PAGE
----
Delfina Acuto Herbert
(March 2004 -- Sarasota, FL)
My name is Delfina Acuto Herbert. On the paternal side I am a
descendant of two Piemontesi families, Acuto and Botto. My grandmother,
Delfina Botto, my grandfather, Giovanni Luigi Acuto and my father,
Paolo Giuseppe Acuto, were all born in San Germano di Casale Monferrato.
Delfina Botto, born October 23, 1878, was the oldest in a family
of eight. Her mother and father were Angela Caligaris and Giuseppe
Botto. She had two sisters and five brothers. Her twin sister,
Giuseppina, died three days after her birth. Her other sister,
Virginia, died at the age of 21/2 years. Her five brothers, Pietro,
Paolo, Luigi, Camillo and Ottavio, all lived in San Germano di
Giovanni Luigi Acuto, born September 6, 1877, was the youngest
of three boys. His father was Paolo Acuto, his mother Prospera
Barbano. His older brothers, Angelo and Enrico, also resided in
San Germano di Casale Monferrato.
On the maternal side, my grandparents were born in Lombardia,
the Brescia and Pavia areas. Since they were not from the Piemonte
region they are not a part of this presentation.
From where did your family emigrate and when? Who emigrated
(self, parents, grandparents) and what were their names?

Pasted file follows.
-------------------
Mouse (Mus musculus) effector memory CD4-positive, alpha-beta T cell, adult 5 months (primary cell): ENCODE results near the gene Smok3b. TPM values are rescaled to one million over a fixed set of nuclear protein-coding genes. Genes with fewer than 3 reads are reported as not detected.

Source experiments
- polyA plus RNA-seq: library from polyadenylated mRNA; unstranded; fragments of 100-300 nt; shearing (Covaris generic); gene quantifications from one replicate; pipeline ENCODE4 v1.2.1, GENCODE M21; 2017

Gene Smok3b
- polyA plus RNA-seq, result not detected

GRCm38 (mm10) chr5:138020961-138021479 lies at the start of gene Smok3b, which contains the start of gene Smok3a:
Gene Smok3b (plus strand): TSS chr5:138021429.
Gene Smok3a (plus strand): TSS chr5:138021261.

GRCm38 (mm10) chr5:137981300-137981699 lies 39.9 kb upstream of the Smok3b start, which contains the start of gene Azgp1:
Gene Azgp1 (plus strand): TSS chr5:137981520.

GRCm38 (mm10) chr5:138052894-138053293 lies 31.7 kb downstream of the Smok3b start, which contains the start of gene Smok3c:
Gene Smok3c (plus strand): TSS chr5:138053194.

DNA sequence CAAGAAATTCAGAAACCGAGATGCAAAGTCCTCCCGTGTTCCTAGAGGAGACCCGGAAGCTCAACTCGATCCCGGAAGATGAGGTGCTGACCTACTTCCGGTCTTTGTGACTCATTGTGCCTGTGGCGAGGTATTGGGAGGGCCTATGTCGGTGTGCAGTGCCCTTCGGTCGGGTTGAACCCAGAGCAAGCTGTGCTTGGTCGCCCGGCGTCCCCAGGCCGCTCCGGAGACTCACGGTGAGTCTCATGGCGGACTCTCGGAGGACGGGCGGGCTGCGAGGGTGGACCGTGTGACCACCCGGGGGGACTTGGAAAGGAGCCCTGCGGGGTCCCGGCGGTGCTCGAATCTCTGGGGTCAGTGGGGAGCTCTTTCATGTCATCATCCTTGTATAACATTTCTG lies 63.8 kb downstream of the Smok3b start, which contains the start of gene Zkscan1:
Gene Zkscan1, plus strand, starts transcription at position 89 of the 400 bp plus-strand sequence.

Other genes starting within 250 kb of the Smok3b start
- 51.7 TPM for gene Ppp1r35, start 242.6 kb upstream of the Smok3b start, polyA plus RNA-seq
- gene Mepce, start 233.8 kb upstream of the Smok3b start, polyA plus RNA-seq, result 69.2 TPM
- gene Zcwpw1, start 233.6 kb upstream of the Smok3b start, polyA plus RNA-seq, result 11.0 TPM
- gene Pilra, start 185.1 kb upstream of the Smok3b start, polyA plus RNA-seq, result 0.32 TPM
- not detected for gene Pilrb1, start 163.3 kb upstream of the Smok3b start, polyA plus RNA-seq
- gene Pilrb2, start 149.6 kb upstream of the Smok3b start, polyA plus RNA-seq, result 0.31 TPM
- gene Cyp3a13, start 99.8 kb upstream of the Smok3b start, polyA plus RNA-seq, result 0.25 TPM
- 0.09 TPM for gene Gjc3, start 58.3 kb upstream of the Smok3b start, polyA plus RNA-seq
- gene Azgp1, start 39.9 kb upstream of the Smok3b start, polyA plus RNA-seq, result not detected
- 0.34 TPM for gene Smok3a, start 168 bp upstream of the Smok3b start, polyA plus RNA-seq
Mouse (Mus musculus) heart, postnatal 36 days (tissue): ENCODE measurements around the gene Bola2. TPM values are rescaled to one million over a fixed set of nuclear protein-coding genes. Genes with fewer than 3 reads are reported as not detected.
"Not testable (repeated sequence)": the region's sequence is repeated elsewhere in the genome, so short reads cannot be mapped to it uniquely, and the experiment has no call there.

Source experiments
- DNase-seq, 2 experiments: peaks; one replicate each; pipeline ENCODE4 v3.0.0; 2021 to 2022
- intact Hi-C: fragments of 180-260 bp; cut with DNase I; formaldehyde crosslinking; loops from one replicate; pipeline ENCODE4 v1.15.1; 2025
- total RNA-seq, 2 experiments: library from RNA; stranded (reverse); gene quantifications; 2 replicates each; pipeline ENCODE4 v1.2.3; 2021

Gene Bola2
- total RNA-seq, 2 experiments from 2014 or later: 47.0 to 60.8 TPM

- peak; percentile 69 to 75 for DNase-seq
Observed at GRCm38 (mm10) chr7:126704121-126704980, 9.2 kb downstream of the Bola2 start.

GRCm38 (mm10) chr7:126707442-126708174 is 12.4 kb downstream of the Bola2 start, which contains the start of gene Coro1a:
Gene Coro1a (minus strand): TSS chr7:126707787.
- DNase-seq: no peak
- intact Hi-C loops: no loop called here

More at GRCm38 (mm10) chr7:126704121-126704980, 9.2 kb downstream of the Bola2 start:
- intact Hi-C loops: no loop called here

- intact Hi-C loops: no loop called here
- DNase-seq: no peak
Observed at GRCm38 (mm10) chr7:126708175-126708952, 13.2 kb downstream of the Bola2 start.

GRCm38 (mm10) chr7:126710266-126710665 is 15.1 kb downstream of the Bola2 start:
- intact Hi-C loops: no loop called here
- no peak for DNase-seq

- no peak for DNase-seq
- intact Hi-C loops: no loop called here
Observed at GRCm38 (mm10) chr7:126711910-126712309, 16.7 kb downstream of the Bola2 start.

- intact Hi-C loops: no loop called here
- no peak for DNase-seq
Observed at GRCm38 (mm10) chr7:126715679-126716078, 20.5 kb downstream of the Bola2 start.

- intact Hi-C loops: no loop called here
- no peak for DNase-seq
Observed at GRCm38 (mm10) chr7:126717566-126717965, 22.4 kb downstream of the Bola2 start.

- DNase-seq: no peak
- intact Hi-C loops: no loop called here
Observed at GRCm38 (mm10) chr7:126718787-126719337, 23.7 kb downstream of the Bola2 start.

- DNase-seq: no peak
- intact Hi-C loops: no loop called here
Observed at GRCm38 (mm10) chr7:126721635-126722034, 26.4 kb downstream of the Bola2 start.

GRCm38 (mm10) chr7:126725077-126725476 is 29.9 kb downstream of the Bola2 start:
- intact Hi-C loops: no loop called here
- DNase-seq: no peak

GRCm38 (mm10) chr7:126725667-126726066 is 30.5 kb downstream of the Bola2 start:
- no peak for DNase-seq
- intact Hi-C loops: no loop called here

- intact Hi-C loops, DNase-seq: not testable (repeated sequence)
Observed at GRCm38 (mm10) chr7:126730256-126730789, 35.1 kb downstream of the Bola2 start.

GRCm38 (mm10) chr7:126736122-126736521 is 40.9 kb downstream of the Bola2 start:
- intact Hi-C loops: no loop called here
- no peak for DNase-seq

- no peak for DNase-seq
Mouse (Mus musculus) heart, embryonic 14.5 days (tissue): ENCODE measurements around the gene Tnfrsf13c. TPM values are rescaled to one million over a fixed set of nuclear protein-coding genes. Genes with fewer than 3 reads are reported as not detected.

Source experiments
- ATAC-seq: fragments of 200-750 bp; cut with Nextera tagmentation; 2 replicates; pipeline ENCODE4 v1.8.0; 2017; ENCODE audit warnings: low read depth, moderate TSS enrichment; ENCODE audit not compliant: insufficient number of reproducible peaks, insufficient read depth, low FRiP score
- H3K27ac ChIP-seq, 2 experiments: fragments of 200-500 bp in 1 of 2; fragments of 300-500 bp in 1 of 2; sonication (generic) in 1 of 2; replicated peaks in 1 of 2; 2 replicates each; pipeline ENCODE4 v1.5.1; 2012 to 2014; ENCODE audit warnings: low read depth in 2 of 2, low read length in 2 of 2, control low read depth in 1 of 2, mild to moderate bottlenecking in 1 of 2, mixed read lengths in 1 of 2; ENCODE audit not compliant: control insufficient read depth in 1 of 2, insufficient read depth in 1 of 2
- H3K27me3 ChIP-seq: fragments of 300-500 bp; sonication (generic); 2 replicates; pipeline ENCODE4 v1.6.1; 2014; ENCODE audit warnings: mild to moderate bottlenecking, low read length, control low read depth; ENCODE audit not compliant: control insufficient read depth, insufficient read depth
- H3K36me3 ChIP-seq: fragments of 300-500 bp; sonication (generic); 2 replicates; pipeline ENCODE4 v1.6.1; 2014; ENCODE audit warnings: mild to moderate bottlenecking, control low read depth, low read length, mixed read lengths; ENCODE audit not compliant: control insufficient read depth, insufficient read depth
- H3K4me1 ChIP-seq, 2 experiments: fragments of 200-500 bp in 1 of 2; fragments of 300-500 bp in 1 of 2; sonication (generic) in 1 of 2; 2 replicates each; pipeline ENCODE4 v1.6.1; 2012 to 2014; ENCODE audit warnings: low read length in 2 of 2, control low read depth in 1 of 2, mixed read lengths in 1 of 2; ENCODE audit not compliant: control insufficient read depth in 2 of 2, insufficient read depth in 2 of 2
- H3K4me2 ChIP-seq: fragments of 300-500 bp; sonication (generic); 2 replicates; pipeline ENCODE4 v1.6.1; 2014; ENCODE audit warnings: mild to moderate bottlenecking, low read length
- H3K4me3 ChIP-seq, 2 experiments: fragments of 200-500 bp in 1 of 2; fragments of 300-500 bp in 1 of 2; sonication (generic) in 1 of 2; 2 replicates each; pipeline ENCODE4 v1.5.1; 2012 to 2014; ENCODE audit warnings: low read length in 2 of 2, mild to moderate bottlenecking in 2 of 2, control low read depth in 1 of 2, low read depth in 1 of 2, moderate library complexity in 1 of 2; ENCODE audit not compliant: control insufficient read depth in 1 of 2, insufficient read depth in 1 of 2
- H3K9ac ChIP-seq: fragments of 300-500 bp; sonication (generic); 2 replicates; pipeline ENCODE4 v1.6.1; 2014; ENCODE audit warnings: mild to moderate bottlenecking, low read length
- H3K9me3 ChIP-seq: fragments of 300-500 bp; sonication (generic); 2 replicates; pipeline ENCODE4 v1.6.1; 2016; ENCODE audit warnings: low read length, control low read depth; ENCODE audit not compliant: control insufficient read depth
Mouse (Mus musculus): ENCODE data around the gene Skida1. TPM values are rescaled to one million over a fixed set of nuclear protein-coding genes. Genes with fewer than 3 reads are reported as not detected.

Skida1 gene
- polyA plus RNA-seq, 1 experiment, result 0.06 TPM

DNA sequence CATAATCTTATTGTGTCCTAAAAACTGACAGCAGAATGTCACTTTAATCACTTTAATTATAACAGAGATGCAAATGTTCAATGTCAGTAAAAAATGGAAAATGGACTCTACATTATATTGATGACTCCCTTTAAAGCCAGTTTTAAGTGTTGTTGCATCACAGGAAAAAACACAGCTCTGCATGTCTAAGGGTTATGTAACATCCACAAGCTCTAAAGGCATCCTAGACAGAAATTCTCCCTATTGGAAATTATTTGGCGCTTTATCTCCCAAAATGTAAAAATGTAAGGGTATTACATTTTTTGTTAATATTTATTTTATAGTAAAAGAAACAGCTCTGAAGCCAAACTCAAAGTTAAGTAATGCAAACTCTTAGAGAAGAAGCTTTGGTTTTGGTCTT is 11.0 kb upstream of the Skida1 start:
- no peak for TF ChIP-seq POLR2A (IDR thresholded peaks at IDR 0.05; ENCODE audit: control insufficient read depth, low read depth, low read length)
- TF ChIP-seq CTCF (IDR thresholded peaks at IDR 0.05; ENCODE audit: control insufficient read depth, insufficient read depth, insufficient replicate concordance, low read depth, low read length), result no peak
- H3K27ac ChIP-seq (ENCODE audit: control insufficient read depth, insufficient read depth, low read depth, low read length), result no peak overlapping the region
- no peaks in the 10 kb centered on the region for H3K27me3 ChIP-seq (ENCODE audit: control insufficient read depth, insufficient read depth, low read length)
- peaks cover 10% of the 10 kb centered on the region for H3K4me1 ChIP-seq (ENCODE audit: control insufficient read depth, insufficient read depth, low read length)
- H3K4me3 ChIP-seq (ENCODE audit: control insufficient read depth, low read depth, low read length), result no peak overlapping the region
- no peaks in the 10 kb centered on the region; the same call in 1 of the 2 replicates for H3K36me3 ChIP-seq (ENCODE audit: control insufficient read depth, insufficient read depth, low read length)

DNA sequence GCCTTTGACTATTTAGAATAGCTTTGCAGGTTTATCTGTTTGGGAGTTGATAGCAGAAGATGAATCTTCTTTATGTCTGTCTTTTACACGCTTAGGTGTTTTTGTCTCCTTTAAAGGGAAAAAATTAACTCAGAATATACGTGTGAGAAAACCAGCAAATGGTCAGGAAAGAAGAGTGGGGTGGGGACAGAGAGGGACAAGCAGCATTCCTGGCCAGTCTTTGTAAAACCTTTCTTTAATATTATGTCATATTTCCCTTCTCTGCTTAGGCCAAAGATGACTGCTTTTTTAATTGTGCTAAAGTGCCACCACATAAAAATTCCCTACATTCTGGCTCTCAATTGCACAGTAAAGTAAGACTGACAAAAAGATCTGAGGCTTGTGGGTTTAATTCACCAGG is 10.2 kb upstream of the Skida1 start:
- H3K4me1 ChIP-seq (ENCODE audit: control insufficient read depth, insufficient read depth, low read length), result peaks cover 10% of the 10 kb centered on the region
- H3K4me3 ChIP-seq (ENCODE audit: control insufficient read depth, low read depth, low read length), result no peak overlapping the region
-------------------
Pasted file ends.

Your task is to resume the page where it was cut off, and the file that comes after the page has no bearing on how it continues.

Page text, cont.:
My grandfather, Giovanni Luigi Acuto, 28 years old and married,
emigrated alone to the United States in 1905 from San Germano
di Casale Monferrato. From Ellis Island in New York City he traveled
to the Ludlow/Delagua area of Colorado. He was going to join his
friend, Stefano Patrucco, to work in the coal mines. He remained
in Colorado until 1908 when he returned to San Germano.
In January, 1909 Giovanni, now age 31, returned to the United
States and brought with him his wife, Delfina Botto, age 30 and
their son (my father) Paolo Acuto, age 6. From Ellis Island the
family traveled to Delagua, Colorado to join their friend Vincenzo
What led them to their destination (relatives already there,
hopes of a job at a mill, mine, etc. Please explain)?
Giovanni Acuto was a skilled miner in Piemonte. Together with
his two brothers, Angelo and Enrico, they operated a chalk/gypsum
(gesso) mine in San Germano. Apparently American mining officials
promoted the opportunities for employment in the United States
to Europeans. Friends of the family had already emigrated to southern
Colorado. The Acuto family settled in Delagua, Colorado. (Note: